The 2018 elections in Pakistan are seeing its army blatantly subvert whatever façade of democracy there may have been in the country. The army is not even hiding its heavy footprint, from intimidating the media to going after Nawaz Sharif (albeit through the judiciary) for daring to take on the army and creating a pitch favourable for Imran Khan.
Imran Khan at an election rally in Pakistan (Photo: Facebook/PTI)
But nowhere is the army’s role in mainstreaming terror in Pakistan as evident as it is in the weeks before the July 25 elections. Fazlur Rehman Khalil, a US-designated global terrorist and founder of Harkat-ul-Mujahideen terrorist organisations, has come out in open support of Imran Khan’s Pakistan Tehreek-e-Insaf (PTI) party a week before Pakistan’s general elections.
Fazlur Rehman Khalil(Photo: Wikimedia commons)
Imran Khan, also known as 'Taliban Khan' for having a soft spot for the Taliban and pro-Pak terrorists operating in Afghanistan, is the horse the Pakistan army has bet on in these elections.
It is the Pakistan army that is helping Imran Khan make inroads in Pakistan’s Punjab province, first by punishing Nawaz Sharif, then by engineering defections in his party the PML-N and creating a support system for Imran Khan’s PTI.
Khalil extending support to PTI is also seen as the handiwork of the Pakistani Deep State.
Khalil was put on the specially designated global terrorist (SDGT) list by the US government on September 30, 2014. Both his terrorist organisations, HuM and Ansar-ul-Ummah are US-designated terrorist entities. Khalil has also been linked to Al-Qaeda in Afghanistan. He is one of the signatories of the declaration of global jihad in 1998 - along with Osama Bin Laden.
Khalil incidentally has operated very closely with the Pakistan Army and the ISI in spreading terror in J&K in the 1990s. There are reports of Khalil’s men being in a supporting role to the Pakistan army in moving material before the launch of Operation Badr in Kargil.
Late Tuesday, Asad Umar, a close aide of Imran Khan, announced that Khalil had joined Pakistan Tehreek-e-Insaf party - later, it was clarified that he and his supporters will back PTI in the Islamabad seat.
"Khalil’s group was active in India in the 1990s and both HuM and Harkat ul Jihadi Islami (HuJi) targeted security forces in J&K. Maulana Masood Azhar was a part of this terror trinity. Azhar was released in exchange for passengers of IC 814 that was hijacked in Kathmandu in December 1999 and went on to form Jaish-e-Muhammed in Pakistan,’’ says Kuldeep Khoda, former Director General of the J&K police.
Khalil is not the only terrorist playing a key role in the forthcoming Pakistan assembly elections. "This is the most blatant mainstreaming of terror in Pakistan. Democratically elected leaders are in jail - and terrorists who should be in jail are being brazenly mainstreamed by the Pakistan army," Khoda adds.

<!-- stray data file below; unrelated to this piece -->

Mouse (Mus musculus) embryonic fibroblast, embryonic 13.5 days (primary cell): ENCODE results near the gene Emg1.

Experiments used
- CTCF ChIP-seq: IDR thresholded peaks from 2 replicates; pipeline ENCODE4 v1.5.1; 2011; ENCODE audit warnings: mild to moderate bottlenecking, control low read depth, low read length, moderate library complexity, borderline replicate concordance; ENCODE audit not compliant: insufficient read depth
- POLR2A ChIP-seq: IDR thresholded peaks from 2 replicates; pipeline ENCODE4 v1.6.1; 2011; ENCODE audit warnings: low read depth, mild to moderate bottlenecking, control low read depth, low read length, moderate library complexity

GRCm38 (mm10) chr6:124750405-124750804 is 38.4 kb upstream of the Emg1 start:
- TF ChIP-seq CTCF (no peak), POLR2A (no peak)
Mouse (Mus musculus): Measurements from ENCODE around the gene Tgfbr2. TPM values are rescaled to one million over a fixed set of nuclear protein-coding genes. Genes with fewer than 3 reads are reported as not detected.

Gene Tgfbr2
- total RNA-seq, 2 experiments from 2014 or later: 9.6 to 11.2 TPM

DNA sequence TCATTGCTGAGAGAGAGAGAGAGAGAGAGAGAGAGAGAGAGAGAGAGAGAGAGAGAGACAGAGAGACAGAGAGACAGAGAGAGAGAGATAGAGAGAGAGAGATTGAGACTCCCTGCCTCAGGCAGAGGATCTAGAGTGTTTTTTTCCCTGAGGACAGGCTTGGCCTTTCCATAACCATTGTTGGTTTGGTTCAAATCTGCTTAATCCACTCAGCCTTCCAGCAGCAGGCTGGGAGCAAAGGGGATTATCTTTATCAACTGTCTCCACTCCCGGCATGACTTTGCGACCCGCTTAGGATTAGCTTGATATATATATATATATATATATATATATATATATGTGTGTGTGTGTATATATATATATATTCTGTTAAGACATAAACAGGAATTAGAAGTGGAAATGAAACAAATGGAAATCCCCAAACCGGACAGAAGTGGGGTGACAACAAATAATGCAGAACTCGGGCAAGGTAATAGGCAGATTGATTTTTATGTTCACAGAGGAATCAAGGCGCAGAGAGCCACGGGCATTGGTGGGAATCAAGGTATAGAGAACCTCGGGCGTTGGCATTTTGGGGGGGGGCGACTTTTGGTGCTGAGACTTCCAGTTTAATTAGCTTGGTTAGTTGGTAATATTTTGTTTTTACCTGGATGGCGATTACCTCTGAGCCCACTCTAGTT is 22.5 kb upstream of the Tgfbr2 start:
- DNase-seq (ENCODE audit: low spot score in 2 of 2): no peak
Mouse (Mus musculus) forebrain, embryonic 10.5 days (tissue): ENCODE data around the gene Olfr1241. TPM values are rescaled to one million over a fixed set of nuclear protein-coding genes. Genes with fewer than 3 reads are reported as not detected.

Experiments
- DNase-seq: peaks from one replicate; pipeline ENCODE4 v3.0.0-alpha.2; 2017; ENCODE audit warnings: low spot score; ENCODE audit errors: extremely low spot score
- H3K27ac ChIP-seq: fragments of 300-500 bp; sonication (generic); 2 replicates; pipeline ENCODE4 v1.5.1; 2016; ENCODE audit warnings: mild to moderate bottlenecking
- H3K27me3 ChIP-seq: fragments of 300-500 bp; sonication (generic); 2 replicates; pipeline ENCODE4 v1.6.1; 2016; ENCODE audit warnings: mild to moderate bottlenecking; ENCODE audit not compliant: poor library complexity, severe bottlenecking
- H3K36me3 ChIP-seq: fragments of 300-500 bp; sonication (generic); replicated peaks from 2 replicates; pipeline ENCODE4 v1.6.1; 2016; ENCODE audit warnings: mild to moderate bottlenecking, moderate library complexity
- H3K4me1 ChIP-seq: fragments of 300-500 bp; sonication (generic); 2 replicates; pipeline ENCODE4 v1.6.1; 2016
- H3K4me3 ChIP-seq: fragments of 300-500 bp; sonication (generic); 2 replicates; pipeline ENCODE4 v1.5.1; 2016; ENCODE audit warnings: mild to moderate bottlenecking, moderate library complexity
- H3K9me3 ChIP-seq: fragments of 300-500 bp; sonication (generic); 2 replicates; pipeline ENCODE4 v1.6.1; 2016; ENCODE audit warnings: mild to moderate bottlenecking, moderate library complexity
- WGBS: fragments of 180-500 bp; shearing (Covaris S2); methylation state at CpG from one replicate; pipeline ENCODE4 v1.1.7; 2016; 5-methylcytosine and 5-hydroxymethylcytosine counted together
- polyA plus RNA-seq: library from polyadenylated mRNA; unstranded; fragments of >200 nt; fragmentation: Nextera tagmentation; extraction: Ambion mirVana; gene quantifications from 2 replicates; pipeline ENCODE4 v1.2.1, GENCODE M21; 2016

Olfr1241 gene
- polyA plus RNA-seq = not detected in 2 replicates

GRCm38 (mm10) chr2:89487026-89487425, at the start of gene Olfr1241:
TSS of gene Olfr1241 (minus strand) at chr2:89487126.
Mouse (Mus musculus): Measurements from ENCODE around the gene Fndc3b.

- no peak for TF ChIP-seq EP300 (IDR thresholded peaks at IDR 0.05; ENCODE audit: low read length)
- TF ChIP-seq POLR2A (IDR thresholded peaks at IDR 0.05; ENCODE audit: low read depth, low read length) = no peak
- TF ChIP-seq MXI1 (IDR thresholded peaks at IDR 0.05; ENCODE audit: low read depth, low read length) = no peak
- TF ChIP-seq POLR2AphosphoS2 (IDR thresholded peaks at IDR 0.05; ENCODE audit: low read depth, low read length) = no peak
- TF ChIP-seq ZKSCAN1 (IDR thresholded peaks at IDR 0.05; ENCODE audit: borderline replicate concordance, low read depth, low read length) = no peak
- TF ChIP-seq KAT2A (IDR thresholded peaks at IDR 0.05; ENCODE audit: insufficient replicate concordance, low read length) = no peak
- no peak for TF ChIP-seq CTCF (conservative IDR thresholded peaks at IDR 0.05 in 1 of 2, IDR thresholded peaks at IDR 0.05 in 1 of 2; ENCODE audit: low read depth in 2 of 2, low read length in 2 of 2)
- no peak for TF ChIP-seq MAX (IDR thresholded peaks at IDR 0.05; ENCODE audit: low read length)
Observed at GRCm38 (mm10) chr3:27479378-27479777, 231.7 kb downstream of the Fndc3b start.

Hafiz Muhammed Saeed is being seen as a key player in the July 25 elections. His son Talha Saeed is contesting from Sargodha. His son in law Khalid Waleed is contesting from Lahore. There are about 265 candidates owing allegiance to Hafiz Saeed’s Allah-O-Akbar Tehreek party contesting elections.
Hafiz Saeed ( Photo: AP)
Saeed too is considered very close to the Pakistan Army. He is being propped up, despite the fact that Pakistan is on the Financial Action Task Force (FATF) grey list for not taking action against Hafiz Saeed and his terrorist organisation.
In case of a hung assembly, terrorists will emerge as key players and king makers in Pakistan. Aurangzeb Farooqi is on the Pakistan Terror Watch List Schedule 4 - and yet contesting elections from Karachi. His political party Ahle Sunnat Wal Jammat (a front for Lashkar-e-Jhangvi) is banned in Pakistan for causing sectarian violence, including the brazen killing of Shia minorities.
The list is virtually endless.
Khadim Hussain Rizvi is a hardline Tehreek-e-Labbaik leader (who threatened to bomb Holland if he had an atom bomb) has 152 candidates in the elections. Political analysts feel the Pakistan army also quietly had Mohammed Ahmed Ludhianvi’s name removed from the terror watch list as part of its strategy to mainstream terrorists and extremists.
The Pakistan army has decided the outcome of these elections - but by returning to Pakistan and going to jail, Nawaz Sharif has upset the Pakistan Army’s game plan.
Former Pakistani Prime Minister Nawaz Sharif (Photo: Reuters)
But the army will still end up calling the shots in Pakistan, irrespective of the outcome of the July 25 elections – where at least a section of civil society is still fighting to ensure democracy survives, even if by the skin of its teeth.